Excerpt from New York, the Metropolis, Vol. 1: Its Noted Business and Professional Men; Historical-Illustrated
Eyv york, the Metropolis of the world of the future, the Metropolis of free America of the past, incomparable and cosmopolitan in its characteristics, of all cities is the one most worthy of study, not merely on its own account, but for the future of mankind, and especially that of self-governed people. No history will ever do justice to this phenomenon among all human settlements. NO forecast can adequately describe what its expansion will be.
It is one of the purposes of this work to outline by description, and to pictorially represent, the institutions that have marked the development of the chief city of the Western Hemisphere, and which indicate its hereafter. But men, more than the institutions they create or maintain, make a city, and it is necessary, in order to understand New York, to speak of the distinguished individualities that have marked the eras in its progress, and also of those now surviving who are shaping the destinies of the world's future greatest city. Their work will survive them, and this is particularly true of the leading merchants, manufacturers, financiers, and men of literature and of art who labor for posterity without heed of current record of what they do.
Nature marked out New York for a Metropolis When Manhattan Island was acquired from the Indians, the New World took position in competition with the Old World. When the time came for North American colonies to sever their relations with the British Crown, the possession of New York was the great prize of the contest. When the British troops evacuated New York, the struggle between the monarchy of England and the young Republic of the fest was definitely ended, and, appropriately to the colonial and revolutionary history of the union of States, it was in New York, the 'chief American city, that George \vashington was inaugurated as first President.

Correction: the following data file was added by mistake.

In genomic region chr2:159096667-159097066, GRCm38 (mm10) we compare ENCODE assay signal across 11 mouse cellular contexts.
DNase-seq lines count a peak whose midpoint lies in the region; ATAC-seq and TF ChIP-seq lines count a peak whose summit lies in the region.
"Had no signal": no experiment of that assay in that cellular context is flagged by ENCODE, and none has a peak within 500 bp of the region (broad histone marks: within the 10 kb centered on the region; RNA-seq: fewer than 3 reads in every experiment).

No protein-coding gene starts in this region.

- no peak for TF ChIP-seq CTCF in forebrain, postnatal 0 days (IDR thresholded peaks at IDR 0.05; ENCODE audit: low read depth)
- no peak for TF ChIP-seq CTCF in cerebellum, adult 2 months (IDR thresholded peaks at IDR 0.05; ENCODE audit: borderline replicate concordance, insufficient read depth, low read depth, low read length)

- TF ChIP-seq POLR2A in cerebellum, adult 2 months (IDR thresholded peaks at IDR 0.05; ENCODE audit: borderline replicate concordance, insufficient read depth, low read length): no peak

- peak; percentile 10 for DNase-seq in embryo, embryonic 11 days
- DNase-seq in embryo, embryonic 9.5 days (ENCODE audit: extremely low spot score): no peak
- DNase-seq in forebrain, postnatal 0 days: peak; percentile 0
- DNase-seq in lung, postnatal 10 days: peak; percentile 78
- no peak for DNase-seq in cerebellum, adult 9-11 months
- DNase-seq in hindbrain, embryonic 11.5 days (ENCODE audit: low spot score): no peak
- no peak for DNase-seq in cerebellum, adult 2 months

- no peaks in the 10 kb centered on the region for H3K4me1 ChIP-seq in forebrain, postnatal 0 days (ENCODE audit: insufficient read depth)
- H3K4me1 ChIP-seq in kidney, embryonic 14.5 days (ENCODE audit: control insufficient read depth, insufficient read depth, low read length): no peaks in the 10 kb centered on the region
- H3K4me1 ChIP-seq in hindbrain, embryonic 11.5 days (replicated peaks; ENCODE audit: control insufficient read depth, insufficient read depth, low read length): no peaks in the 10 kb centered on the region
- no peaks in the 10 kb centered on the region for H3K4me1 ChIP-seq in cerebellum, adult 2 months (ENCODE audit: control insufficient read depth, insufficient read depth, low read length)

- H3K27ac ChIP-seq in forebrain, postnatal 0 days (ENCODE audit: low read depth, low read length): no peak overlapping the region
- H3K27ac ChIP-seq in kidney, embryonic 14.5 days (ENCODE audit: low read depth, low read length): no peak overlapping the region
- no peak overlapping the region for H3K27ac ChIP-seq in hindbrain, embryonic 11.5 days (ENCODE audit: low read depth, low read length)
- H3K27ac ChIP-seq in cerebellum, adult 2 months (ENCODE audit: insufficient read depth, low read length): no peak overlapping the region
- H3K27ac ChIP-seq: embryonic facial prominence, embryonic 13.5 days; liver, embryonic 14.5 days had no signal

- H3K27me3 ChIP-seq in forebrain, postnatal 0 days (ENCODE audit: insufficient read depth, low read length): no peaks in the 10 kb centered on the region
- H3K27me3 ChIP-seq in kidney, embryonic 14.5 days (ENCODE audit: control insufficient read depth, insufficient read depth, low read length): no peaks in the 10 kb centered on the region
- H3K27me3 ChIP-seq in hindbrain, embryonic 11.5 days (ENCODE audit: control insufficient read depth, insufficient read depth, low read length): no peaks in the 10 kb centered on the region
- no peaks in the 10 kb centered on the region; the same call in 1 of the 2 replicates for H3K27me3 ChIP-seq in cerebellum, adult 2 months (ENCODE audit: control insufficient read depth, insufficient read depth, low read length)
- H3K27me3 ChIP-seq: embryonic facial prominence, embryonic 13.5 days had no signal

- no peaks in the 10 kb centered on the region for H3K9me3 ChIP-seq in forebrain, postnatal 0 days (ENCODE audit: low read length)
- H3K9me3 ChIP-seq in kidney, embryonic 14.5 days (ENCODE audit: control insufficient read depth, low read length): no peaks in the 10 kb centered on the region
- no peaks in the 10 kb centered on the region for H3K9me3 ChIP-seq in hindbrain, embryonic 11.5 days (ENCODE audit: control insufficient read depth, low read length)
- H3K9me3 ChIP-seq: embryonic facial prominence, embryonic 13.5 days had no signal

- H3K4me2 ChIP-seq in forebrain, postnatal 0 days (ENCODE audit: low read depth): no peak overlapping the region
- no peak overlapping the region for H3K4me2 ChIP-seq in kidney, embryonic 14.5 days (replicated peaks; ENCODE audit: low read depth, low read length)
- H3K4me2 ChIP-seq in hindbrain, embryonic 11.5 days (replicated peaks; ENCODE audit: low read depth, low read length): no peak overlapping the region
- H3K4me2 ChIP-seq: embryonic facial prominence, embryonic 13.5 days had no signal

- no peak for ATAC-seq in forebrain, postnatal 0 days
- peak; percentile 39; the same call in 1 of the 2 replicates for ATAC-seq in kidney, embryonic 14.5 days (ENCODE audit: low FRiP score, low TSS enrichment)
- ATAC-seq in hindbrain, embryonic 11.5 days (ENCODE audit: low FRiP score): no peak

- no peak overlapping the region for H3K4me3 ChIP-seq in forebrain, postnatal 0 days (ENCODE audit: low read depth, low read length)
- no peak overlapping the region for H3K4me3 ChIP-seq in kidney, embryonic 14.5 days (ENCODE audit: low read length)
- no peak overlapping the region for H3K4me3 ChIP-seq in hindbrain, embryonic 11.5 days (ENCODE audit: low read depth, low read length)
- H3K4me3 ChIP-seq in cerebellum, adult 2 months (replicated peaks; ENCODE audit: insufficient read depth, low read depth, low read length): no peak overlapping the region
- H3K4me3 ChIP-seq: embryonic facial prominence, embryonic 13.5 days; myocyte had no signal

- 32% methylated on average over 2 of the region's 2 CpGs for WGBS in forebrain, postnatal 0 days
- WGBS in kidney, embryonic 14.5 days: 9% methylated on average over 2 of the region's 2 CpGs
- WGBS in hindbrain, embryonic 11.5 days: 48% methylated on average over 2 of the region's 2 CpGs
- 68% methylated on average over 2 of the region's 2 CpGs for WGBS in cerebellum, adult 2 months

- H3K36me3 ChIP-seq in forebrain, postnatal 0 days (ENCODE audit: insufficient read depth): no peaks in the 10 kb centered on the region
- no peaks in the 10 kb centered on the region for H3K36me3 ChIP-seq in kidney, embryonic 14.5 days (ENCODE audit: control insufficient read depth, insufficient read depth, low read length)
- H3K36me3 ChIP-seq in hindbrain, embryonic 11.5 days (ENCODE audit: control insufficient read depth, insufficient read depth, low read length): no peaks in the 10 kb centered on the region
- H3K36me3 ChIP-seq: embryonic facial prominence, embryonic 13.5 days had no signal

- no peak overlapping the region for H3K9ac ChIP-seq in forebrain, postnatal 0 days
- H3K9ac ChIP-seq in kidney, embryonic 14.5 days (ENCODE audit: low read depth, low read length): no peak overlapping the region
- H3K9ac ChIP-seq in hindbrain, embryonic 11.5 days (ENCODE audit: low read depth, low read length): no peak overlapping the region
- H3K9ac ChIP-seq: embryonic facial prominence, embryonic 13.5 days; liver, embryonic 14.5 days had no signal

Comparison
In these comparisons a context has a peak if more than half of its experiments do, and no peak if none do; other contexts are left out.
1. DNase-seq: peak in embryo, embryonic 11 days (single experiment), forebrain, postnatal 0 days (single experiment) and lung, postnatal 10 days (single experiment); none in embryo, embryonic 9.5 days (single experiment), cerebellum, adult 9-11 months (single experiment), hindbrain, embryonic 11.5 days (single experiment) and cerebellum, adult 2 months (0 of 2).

Certain to be the greatest commercial city of the world, as already it is by far the greatest in the Western Hemisphere, New York is now the largest manufacturing centre on the American side of the Atlantic. \vere its municipal area extended so as to cover its intertwined interests, as is that of London and that of Paris, it would be the largest of all the world's cities in the value of products of its industries, as well as in its population.
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